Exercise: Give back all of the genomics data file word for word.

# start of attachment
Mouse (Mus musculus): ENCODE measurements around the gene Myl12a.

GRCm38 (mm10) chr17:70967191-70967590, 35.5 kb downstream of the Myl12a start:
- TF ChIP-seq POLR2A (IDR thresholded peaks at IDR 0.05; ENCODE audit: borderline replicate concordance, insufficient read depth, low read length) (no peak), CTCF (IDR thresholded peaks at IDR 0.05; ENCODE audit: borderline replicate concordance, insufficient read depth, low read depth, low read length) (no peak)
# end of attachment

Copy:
Mouse (Mus musculus): ENCODE measurements around the gene Myl12a.

GRCm38 (mm10) chr17:70967191-70967590, 35.5 kb downstream of the Myl12a start:
- TF ChIP-seq POLR2A (IDR thresholded peaks at IDR 0.05; ENCODE audit: borderline replicate concordance, insufficient read depth, low read length) (no peak), CTCF (IDR thresholded peaks at IDR 0.05; ENCODE audit: borderline replicate concordance, insufficient read depth, low read depth, low read length) (no peak)